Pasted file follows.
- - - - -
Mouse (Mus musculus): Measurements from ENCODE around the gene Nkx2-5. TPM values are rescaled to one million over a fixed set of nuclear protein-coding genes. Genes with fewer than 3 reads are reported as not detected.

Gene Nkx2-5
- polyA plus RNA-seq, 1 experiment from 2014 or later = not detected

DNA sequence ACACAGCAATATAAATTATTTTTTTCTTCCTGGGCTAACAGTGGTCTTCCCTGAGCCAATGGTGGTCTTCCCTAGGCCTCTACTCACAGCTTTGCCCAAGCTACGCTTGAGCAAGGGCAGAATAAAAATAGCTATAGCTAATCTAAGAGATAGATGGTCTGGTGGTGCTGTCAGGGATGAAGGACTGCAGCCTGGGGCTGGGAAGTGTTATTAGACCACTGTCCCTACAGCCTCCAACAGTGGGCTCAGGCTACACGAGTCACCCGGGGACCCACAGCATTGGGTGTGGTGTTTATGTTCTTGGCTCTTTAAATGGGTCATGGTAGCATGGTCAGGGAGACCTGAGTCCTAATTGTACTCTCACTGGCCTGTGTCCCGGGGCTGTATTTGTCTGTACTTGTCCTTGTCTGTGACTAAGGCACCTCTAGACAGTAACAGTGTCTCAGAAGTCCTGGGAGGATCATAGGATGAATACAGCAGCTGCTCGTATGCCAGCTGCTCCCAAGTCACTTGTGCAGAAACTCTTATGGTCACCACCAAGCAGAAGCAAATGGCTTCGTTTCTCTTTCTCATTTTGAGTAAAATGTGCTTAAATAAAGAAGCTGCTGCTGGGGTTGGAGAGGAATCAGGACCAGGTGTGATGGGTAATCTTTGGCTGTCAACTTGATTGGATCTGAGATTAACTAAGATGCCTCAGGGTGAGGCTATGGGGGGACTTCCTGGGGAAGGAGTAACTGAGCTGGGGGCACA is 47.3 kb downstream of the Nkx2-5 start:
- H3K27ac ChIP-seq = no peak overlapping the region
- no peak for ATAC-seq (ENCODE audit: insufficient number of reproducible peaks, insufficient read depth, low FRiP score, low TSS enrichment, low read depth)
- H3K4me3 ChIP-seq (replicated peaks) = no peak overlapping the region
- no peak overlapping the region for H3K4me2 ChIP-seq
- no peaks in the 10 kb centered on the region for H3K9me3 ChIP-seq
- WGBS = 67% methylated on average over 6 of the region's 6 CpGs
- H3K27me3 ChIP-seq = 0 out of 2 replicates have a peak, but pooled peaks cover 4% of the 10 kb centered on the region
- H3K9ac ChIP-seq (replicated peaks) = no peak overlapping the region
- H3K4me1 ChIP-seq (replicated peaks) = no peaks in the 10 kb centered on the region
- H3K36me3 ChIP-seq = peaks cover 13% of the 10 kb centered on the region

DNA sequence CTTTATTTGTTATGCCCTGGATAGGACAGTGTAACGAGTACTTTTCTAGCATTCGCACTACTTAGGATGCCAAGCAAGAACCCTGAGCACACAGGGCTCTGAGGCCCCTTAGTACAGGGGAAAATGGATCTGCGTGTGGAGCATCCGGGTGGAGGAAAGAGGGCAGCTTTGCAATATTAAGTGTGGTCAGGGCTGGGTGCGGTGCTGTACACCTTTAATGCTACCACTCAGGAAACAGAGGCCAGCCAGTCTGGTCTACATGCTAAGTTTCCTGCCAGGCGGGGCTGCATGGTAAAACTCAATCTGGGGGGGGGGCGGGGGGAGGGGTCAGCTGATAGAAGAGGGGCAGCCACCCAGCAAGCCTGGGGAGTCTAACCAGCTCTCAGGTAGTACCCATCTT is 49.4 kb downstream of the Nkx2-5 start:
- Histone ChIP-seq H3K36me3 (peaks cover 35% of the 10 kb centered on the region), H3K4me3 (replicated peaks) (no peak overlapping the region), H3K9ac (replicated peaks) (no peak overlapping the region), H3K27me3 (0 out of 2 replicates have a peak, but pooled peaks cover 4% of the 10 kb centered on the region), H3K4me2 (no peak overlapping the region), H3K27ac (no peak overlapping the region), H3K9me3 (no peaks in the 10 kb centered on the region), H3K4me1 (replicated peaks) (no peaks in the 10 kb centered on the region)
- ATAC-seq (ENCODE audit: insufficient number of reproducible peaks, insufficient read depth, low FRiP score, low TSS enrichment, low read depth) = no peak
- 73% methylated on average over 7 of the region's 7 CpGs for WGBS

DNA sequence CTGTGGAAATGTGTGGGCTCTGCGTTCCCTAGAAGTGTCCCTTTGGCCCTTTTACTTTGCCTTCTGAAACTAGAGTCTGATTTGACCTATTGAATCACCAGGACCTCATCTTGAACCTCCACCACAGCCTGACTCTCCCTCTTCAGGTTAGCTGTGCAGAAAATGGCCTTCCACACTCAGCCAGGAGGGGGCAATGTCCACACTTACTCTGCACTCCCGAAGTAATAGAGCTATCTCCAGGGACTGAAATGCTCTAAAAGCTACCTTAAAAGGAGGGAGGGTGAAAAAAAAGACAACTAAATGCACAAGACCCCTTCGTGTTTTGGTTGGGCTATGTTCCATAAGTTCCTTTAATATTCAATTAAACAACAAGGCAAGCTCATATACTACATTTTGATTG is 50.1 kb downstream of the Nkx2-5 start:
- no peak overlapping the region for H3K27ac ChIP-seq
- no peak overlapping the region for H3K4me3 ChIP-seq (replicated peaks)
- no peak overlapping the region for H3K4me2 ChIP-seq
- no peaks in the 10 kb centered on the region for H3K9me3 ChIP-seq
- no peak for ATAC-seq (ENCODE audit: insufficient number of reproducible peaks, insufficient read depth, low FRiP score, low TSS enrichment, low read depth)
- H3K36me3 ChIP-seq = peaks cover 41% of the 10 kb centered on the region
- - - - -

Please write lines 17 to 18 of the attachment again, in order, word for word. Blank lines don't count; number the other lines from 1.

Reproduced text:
- ATAC-seq (ENCODE audit: insufficient number of reproducible peaks, insufficient read depth, low FRiP score, low TSS enrichment, low read depth) = no peak
- 73% methylated on average over 7 of the region's 7 CpGs for WGBS